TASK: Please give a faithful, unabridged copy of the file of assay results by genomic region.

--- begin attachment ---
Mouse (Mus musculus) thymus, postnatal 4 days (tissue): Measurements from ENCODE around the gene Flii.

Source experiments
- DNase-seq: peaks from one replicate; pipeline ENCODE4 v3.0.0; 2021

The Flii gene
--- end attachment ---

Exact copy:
Mouse (Mus musculus) thymus, postnatal 4 days (tissue): Measurements from ENCODE around the gene Flii.

Source experiments
- DNase-seq: peaks from one replicate; pipeline ENCODE4 v3.0.0; 2021

The Flii gene